Having said all of that, I would not be in the least surprised if what Pilger says is true. A few months ago I would have dismissed it as conspiracy nonsense claptrap – then I read "Confessions of an Economic Hit Man". The scenario Pilger describes is exactly what is described in that book.

    Most of Australias policy toward Timor Leste has historically been about oil, why would we think that has changed?

  • Addamo

    Indeed Pre-Dawn

    Confessions of an Economic Hit Man is a real eye opener. I recommend it to anyone remotely interested in what has led to the current state of play, especially in the Middle East and Latin America.

  • Ian

    That is rather ingeneous; saying that the only ‘person’ elected is Xanana Gusmao. FRETLIN won the Constituent Assembly elections by a nassive 54% against 14 other parties.

    They were elected to write ET's contitution. There was no suggestion during the campaign that the Assembly would then form the government. The people were not given a chance to either approve the contitution or vote for their representitives in a national parliament.

    If the republic model proposed by our 1998 Constitutional Convention had been automatically signed into law without a vote and the Convention members installed as the first Republic of Australia government without an election would you have considered them legitimately elected?

    Second point, some of the members of the ET Assembly were appointed by regional headmen, not elected.

    You ignore that Mari Alkatiri is very much in the firing line of outside forces for his policies;

    Maybe, but those most opposed to him appear to be the people of Timor-Leste.

    He is also opposed by Australia because of his hard-line attitude towards negotiations concerning the Timor Sea Gas reserves.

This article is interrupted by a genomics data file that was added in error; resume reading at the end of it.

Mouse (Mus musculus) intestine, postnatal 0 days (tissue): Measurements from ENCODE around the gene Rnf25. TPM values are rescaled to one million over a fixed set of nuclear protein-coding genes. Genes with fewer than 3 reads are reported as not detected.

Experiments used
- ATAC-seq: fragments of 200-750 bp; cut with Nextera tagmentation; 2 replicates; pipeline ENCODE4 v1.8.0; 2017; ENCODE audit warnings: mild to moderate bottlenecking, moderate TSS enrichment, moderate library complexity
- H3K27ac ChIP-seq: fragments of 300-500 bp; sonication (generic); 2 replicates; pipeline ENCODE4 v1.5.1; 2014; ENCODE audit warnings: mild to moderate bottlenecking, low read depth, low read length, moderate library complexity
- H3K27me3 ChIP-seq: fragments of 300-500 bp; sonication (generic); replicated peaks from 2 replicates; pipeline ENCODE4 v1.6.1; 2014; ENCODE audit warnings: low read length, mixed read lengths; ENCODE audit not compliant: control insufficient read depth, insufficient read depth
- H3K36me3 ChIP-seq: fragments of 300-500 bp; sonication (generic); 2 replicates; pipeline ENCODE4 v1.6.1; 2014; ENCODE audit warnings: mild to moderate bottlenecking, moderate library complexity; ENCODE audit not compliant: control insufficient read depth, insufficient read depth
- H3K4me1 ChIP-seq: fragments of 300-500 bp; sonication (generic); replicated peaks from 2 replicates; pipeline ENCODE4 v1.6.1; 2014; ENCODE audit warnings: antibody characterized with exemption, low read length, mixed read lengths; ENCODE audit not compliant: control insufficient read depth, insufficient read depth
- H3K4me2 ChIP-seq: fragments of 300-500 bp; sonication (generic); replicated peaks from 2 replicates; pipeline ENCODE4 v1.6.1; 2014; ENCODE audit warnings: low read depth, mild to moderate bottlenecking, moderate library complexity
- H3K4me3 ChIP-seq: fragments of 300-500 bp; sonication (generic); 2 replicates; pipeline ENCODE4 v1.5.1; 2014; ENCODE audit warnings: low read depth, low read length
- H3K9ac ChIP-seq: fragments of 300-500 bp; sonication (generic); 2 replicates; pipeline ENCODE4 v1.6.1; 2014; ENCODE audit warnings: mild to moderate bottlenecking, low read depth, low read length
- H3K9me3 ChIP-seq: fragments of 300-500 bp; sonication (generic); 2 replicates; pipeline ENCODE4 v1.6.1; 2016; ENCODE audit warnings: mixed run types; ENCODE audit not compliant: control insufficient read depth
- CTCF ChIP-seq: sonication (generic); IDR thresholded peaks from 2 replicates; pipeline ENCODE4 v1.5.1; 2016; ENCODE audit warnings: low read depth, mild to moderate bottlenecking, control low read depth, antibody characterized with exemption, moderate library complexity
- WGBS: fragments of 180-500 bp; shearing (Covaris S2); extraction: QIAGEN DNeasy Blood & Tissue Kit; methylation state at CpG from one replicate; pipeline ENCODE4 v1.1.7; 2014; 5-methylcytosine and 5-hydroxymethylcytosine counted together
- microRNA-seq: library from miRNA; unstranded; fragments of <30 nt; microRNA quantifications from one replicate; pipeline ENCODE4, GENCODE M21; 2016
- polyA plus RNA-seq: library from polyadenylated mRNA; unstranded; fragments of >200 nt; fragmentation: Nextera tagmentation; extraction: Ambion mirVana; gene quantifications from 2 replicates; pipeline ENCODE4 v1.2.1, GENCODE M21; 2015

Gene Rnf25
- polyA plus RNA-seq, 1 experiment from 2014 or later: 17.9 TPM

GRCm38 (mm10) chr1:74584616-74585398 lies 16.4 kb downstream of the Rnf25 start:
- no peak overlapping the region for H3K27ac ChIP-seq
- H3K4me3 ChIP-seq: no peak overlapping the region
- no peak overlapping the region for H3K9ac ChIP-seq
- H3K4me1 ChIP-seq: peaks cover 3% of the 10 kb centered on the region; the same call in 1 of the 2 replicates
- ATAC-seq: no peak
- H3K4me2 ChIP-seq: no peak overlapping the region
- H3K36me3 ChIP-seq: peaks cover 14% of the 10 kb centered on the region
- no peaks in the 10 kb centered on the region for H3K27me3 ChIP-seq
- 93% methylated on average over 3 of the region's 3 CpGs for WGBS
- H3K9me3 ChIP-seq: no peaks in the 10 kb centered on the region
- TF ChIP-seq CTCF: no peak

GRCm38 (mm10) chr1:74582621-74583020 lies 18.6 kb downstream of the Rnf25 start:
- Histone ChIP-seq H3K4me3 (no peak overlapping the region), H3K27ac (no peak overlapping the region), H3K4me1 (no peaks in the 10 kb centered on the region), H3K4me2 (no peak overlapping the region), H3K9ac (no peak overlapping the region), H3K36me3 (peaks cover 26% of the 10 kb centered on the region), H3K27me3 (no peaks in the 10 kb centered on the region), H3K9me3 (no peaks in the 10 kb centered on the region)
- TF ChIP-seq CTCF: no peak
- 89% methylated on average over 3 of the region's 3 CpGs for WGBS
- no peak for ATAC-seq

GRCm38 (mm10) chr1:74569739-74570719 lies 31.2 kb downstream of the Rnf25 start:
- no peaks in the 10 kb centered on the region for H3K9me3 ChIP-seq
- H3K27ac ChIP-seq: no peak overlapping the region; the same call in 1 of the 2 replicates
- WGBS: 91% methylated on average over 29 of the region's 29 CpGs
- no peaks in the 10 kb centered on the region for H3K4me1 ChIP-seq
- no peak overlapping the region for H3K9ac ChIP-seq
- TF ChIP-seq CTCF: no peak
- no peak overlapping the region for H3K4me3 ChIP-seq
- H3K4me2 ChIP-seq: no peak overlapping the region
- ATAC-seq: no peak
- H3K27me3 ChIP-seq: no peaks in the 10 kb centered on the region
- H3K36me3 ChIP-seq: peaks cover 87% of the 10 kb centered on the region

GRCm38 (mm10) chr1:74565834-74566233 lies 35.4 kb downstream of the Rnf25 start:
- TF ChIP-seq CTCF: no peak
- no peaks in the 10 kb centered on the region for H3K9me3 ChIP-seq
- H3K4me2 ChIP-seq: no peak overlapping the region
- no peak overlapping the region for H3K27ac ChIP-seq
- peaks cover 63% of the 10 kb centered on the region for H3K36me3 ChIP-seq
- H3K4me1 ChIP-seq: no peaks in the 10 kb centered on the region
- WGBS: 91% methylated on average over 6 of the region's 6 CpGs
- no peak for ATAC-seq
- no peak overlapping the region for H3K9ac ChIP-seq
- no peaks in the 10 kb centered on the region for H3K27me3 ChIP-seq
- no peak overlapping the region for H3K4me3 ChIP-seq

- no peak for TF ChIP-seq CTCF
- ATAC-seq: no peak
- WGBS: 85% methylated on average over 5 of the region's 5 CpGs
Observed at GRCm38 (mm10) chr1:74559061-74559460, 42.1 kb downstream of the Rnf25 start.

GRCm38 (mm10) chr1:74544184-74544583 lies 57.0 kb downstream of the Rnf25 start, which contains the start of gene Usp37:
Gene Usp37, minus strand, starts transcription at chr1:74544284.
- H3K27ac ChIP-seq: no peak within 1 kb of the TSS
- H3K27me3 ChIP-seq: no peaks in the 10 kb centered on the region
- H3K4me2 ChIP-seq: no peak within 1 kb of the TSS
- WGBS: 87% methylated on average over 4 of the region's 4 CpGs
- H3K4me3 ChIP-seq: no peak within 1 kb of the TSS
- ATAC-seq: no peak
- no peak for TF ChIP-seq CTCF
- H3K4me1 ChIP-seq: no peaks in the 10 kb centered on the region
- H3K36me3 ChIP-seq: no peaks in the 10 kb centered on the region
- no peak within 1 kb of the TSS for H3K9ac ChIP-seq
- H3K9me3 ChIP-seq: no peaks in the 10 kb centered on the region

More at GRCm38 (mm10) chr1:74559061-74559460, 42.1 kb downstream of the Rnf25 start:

He may have taken a hard line, but they were still robbed with Howard and Downer getting a better deal than I'm sure they expected which hardly makes Alkatiri the bogy man suggested. Fact is we can pretty much do as we wish, we effectively control TL's money supply.

    Australia was desperate to land troops in Timor, and speculation that they were behind the recent unrest is not without foundation.

    Evidence please. And what do we have to gain for our supposed desperation in getting troops there?

  • JohD

    Portuguese Gen. Assuncao Made the allegation early that Australia was desperate to land in Timor to control events – even as two Australian Troop carriers hovered off the East Timor Coast uninvited.

    This insistence that because the constitutional assembly were only elected to draw up a constitution and that it is therefore an illegitinate government is is just so much hogwash to justify another intervention by a Foreign government which is far from an uninvolved party. The election are scheduled for 2007, and it was the widely held consensus that delaying the elections until then was the sensible thing to do to allow the wounds endured through the independence process to heal.

    I do not believe that any right thinking individual today can consider a foreign intervention anything but the pure evil it represents. Clearly Gusmao has fallen for the age-old imperial trap of conquest through division. Nobody ever said that the East Timorese were not susceptable to division. It is an infant country and therefore highly vulnerable to divisive outside inflence.

    When the Australian press is baying for the removal of Alkatiri while the Asian press is reportring on the devious motives of Australia, then we can be sure everything is not as is being reported in Australia.

    Australia – Peacekeeper or Petroleum Predator?

  • JohD

    Well its seems FRETLIN has rejected Ramos Horta's attempt to sell-out and petitioned Alkatiri to remain as Prime Minister.

    Aljazeera:

    "Unanimous appeal not to Resign"

    The Age

    embattled East Timorese Prime Minister""

    Snorrt! Not difficult to see where the bullshit comes from.